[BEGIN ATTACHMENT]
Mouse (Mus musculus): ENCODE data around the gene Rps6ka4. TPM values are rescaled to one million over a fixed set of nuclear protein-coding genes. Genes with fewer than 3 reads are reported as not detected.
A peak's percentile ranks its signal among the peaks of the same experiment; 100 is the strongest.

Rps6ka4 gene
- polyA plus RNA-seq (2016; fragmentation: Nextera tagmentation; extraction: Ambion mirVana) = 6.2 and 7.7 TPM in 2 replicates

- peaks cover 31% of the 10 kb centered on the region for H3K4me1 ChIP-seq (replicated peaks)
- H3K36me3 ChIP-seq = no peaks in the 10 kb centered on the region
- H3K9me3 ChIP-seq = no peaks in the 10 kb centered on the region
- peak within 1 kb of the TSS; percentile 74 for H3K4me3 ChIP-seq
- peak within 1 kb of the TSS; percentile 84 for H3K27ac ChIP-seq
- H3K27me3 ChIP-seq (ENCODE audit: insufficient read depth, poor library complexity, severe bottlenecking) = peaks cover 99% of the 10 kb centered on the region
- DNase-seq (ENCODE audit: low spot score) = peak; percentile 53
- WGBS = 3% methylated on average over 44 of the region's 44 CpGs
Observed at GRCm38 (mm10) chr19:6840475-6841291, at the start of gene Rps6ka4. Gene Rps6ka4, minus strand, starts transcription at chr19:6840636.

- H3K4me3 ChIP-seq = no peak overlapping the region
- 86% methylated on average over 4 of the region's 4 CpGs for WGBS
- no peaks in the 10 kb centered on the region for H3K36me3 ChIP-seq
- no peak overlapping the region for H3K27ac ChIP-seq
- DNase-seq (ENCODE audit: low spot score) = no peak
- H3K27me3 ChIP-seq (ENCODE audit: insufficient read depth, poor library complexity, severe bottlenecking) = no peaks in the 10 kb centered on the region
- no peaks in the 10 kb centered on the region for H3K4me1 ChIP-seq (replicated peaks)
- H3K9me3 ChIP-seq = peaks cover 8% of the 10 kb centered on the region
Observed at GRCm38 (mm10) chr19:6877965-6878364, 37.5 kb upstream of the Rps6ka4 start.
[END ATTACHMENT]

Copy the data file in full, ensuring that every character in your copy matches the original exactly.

Mouse (Mus musculus): ENCODE data around the gene Rps6ka4. TPM values are rescaled to one million over a fixed set of nuclear protein-coding genes. Genes with fewer than 3 reads are reported as not detected.
A peak's percentile ranks its signal among the peaks of the same experiment; 100 is the strongest.

Rps6ka4 gene
- polyA plus RNA-seq (2016; fragmentation: Nextera tagmentation; extraction: Ambion mirVana) = 6.2 and 7.7 TPM in 2 replicates

- peaks cover 31% of the 10 kb centered on the region for H3K4me1 ChIP-seq (replicated peaks)
- H3K36me3 ChIP-seq = no peaks in the 10 kb centered on the region
- H3K9me3 ChIP-seq = no peaks in the 10 kb centered on the region
- peak within 1 kb of the TSS; percentile 74 for H3K4me3 ChIP-seq
- peak within 1 kb of the TSS; percentile 84 for H3K27ac ChIP-seq
- H3K27me3 ChIP-seq (ENCODE audit: insufficient read depth, poor library complexity, severe bottlenecking) = peaks cover 99% of the 10 kb centered on the region
- DNase-seq (ENCODE audit: low spot score) = peak; percentile 53
- WGBS = 3% methylated on average over 44 of the region's 44 CpGs
Observed at GRCm38 (mm10) chr19:6840475-6841291, at the start of gene Rps6ka4. Gene Rps6ka4, minus strand, starts transcription at chr19:6840636.

- H3K4me3 ChIP-seq = no peak overlapping the region
- 86% methylated on average over 4 of the region's 4 CpGs for WGBS
- no peaks in the 10 kb centered on the region for H3K36me3 ChIP-seq
- no peak overlapping the region for H3K27ac ChIP-seq
- DNase-seq (ENCODE audit: low spot score) = no peak
- H3K27me3 ChIP-seq (ENCODE audit: insufficient read depth, poor library complexity, severe bottlenecking) = no peaks in the 10 kb centered on the region
- no peaks in the 10 kb centered on the region for H3K4me1 ChIP-seq (replicated peaks)
- H3K9me3 ChIP-seq = peaks cover 8% of the 10 kb centered on the region
Observed at GRCm38 (mm10) chr19:6877965-6878364, 37.5 kb upstream of the Rps6ka4 start.